Wives and Daughters

by Elizabeth Gaskell

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Critical Evaluation

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Although Cranford (1851-1853), Elizabeth Gaskell’s idyll of village life, was probably her most popular work, scholars and critics as well as many serious readers of fiction consider Wives and Daughters her greatest novel. This work, too, concerns provincial life in the first half of nineteenth century England, but it is more complex in scope and deals with broader social and moral issues. It was Gaskell’s last novel, and it was not quite complete at the time of her death. The romantic, satisfying conclusion toward which she was working, however, was clear.

Born on September 29, 1810, in London, Gaskell was the daughter of a Unitarian minister, and she grew up in her aunt’s household after the death of her mother in 1811. She was educated in a school for young ladies and was well read in literature and in philosophy. She married a Unitarian minister and was active in working with the poor and the sick, but after her only son died, she fell into a depression. With the encouragement of her husband, she became a professional writer and eventually attained an international reputation, a distinction earned by only a handful of other female writers of her time. She was the author of five novels, a biography of Charlotte Brontë, and numerous short stories.

The title Wives and Daughters indicates the only two recognized roles for women in the society that Gaskell describes. She presents a cross section of provincial society, in which Lord and Lady Cumnor and their family represent the aristocracy; Squire Hamley, his wife, and their two sons represent the landed but not wealthy gentry; and the physician, known as Mr. Gibson, and his young daughter, Molly, represent the professional middle class. Many other characters—including servants, townspeople, and laborers—round out the picture of this society. Gaskell depicts the changes that take place in the lives of the main family groups as well as the changes in their relations with each other. The principle upon which all the members of these groups base their lives is the sanctity of the family, and the novel focuses on the duties and obligations of family members. All the action and the shortcomings, as well as the successes, of the characters are related to the overriding importance of the basic social unit, the family.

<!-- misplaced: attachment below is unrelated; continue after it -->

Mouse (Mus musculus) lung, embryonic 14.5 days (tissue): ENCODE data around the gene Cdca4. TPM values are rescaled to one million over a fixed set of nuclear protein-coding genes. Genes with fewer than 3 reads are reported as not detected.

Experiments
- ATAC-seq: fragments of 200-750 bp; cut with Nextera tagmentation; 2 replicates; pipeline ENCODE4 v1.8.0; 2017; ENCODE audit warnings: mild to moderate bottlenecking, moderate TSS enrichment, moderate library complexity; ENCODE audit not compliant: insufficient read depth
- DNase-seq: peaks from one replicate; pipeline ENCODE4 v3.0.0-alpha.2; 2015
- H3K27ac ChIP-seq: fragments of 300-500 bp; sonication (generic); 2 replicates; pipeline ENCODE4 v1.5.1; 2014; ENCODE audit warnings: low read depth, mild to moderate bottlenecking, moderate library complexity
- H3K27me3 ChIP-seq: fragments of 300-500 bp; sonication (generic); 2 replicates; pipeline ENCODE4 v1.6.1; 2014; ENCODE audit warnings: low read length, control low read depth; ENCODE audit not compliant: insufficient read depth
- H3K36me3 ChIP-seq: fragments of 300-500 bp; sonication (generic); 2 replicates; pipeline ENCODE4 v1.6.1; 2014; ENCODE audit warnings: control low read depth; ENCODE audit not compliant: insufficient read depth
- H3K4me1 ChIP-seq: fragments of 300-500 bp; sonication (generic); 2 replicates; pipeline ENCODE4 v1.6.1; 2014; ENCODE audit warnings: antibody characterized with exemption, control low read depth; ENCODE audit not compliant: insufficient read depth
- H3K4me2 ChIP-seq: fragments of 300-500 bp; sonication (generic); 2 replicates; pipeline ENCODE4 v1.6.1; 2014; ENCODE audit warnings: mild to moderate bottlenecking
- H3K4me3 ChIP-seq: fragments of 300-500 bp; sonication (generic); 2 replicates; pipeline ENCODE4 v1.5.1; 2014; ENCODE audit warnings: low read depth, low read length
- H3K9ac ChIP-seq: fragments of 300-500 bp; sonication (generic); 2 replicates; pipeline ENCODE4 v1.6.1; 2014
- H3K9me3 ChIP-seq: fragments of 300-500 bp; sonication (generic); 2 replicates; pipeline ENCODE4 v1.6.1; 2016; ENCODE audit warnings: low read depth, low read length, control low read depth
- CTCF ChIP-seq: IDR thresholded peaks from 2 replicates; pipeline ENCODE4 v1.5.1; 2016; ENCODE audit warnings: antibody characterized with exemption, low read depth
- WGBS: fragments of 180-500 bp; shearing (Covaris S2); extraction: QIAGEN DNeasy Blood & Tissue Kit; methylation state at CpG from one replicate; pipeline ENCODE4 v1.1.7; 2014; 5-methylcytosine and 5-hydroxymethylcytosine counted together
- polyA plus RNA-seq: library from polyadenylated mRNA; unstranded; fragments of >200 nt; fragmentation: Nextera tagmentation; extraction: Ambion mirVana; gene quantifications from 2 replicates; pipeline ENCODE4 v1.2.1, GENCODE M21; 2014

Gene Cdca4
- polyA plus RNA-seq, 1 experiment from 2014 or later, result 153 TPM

The story is told primarily through the thoughts and actions of the main character, Molly Gibson. Most of the characters reach an understanding of the truth about themselves during the course of the novel, but it is primarily Molly who facilitates this, though without intending to do so. She exercises influence over others because, although she is a simple, uneducated country girl, she is able to see things as they are and has a strong sense of how they ought to be. She represents the moral conscience of her world and acts as a mediator and source of moral strength, especially for her father, her stepmother, her stepsister Cynthia, and her friend, Osborne Hamley.

The author of Wives and Daughters makes very few authorial comments; instead, she allows her characters to reveal themselves in their conversations, their inner reflections, and their behavior toward each other. With gentle, good-humored satire, Gaskell creates a picture of rural society that can easily be seen to represent the larger human condition, regardless of time or setting. One of the many critics who have lauded the author’s works commented that Gaskell’s vision and tone provided a link between the Romantics of the nineteenth century and the psychological realists of its waning years.

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